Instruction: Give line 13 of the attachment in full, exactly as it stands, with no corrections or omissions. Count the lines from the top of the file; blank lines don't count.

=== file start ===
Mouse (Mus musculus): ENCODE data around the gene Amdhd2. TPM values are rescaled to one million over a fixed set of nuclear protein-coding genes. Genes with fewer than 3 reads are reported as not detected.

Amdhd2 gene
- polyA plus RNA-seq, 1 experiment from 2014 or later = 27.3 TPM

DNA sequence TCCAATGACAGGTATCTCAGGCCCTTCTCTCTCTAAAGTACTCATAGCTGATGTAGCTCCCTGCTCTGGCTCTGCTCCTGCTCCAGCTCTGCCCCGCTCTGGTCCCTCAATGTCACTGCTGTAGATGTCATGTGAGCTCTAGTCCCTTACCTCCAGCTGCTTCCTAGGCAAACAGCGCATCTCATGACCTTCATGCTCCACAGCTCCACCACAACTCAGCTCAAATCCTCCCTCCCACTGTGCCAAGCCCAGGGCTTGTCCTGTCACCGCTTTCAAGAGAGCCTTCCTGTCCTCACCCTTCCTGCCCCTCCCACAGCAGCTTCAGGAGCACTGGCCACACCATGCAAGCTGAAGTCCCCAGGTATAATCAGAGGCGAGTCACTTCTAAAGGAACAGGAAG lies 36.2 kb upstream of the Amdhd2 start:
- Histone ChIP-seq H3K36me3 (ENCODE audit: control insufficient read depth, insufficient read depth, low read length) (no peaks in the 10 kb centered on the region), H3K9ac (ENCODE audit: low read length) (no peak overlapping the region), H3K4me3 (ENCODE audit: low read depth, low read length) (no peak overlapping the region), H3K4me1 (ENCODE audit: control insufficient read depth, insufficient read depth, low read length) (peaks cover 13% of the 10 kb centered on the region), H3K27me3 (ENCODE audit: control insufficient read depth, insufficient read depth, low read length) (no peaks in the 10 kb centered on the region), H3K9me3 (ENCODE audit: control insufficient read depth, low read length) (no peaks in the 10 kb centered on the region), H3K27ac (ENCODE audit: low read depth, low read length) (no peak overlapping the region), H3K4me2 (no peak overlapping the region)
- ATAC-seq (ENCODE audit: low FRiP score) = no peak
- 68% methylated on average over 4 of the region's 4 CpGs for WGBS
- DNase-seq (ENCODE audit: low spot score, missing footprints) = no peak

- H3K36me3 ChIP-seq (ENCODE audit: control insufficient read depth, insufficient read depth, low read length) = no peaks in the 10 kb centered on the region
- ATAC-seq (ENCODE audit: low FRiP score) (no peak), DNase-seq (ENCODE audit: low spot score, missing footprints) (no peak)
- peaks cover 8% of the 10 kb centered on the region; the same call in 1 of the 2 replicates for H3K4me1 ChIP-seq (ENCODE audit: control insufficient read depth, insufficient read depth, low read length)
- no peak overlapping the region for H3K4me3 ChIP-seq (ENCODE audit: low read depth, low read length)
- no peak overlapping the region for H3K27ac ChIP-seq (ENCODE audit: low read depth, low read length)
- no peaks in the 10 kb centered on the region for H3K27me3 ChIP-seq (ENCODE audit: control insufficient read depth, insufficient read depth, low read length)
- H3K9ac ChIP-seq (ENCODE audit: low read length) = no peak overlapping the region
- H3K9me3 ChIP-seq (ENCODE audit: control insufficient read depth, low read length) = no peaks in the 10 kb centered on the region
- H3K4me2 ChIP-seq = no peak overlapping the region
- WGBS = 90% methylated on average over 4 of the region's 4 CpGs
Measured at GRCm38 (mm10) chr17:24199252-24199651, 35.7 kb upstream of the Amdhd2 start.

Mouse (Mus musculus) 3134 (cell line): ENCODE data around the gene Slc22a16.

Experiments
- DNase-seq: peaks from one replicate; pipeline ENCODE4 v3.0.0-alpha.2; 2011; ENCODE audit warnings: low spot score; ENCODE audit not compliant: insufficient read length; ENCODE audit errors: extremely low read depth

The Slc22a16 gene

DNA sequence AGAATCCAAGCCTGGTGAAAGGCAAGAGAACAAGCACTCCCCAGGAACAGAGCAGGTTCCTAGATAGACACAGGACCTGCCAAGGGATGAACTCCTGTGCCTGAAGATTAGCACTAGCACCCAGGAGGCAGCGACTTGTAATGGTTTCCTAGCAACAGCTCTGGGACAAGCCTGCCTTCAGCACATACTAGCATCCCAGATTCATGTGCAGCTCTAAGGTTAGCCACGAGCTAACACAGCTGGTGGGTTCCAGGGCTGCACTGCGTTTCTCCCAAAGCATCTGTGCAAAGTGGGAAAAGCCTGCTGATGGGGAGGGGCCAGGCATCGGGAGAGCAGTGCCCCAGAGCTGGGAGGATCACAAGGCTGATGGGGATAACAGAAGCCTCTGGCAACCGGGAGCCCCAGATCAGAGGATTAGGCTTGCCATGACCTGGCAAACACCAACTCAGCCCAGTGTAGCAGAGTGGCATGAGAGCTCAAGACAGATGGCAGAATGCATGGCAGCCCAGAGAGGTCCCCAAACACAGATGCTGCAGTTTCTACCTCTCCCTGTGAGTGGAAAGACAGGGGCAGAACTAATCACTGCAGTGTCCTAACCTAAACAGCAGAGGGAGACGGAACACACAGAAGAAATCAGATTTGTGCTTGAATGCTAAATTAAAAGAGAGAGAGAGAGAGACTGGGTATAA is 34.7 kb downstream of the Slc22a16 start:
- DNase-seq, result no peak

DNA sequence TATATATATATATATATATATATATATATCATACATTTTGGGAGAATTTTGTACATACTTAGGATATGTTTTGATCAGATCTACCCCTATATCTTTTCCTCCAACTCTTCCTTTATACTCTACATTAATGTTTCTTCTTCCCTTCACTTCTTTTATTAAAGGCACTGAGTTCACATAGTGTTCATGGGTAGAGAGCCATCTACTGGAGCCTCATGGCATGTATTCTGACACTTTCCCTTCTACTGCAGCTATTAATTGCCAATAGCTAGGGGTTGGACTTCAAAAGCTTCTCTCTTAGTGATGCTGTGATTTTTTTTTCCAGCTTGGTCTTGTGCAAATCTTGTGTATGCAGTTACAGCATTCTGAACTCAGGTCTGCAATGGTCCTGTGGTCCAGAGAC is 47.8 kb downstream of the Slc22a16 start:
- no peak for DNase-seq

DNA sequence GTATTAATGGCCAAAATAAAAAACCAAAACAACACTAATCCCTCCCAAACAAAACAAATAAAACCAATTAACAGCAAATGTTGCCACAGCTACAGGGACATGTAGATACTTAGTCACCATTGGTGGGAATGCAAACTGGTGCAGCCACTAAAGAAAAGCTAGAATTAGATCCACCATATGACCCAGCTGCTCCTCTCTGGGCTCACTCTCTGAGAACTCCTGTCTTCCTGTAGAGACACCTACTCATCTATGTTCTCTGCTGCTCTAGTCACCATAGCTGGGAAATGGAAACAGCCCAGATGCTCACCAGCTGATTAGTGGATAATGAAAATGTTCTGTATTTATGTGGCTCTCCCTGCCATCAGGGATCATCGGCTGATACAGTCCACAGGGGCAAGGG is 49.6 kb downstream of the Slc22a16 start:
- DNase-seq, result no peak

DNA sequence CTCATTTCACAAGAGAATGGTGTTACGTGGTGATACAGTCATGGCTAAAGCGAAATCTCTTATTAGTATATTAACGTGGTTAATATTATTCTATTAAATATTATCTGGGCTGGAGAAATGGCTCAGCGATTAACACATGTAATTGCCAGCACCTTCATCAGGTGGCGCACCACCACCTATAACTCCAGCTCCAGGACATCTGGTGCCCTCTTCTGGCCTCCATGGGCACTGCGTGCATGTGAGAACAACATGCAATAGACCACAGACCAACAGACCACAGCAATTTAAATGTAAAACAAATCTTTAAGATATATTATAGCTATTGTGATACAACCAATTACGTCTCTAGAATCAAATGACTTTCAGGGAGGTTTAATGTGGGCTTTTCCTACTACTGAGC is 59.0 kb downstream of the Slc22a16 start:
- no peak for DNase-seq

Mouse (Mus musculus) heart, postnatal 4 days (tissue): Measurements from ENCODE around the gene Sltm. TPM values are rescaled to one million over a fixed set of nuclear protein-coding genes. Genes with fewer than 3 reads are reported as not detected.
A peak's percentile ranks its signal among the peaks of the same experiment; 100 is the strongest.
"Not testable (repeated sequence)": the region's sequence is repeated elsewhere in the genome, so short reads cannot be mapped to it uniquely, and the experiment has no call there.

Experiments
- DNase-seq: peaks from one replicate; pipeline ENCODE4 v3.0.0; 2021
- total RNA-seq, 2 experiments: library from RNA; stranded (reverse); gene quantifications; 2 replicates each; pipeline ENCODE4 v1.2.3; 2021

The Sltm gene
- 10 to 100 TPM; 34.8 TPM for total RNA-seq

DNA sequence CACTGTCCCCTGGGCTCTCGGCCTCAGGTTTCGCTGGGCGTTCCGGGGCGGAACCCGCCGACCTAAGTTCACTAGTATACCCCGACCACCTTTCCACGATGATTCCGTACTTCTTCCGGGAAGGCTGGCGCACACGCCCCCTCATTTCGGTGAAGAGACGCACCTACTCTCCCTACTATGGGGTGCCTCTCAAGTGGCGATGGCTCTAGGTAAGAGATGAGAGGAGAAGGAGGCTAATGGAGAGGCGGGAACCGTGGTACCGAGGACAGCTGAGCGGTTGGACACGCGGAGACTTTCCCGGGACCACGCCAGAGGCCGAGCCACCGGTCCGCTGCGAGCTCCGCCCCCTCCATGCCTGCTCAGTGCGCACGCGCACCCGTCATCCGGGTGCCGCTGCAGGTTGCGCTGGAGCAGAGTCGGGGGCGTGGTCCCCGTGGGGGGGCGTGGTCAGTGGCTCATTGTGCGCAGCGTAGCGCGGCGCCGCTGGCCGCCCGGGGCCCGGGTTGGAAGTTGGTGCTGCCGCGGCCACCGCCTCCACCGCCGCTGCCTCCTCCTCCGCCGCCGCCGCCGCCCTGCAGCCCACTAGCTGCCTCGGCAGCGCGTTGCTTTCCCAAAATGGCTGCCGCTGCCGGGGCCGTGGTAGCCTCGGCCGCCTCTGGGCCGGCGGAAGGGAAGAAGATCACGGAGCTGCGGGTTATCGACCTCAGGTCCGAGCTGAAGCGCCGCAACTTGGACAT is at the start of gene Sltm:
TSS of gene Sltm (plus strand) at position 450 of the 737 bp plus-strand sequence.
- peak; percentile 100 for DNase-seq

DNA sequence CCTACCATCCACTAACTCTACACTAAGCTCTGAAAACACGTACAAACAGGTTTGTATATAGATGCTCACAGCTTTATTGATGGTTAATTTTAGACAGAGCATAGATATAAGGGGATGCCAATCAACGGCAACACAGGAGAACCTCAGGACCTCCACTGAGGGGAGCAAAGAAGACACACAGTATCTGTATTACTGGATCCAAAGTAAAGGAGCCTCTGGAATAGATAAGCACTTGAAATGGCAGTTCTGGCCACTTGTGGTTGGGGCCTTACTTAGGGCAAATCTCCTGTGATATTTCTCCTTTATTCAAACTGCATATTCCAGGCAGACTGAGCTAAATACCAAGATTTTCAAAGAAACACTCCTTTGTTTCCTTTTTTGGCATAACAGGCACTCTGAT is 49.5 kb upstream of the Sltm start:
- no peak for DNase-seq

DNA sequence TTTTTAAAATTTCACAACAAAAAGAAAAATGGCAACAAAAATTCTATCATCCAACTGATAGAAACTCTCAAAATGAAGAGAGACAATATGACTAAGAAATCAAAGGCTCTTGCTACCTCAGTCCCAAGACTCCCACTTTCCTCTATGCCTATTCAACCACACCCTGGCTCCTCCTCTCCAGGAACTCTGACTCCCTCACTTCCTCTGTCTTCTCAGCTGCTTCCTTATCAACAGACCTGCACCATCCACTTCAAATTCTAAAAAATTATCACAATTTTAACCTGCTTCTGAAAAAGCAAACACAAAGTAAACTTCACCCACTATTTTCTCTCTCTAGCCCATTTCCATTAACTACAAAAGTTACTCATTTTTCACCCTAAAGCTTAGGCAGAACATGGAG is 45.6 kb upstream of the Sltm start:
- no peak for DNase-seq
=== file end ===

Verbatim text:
- no peak overlapping the region for H3K27ac ChIP-seq (ENCODE audit: low read depth, low read length)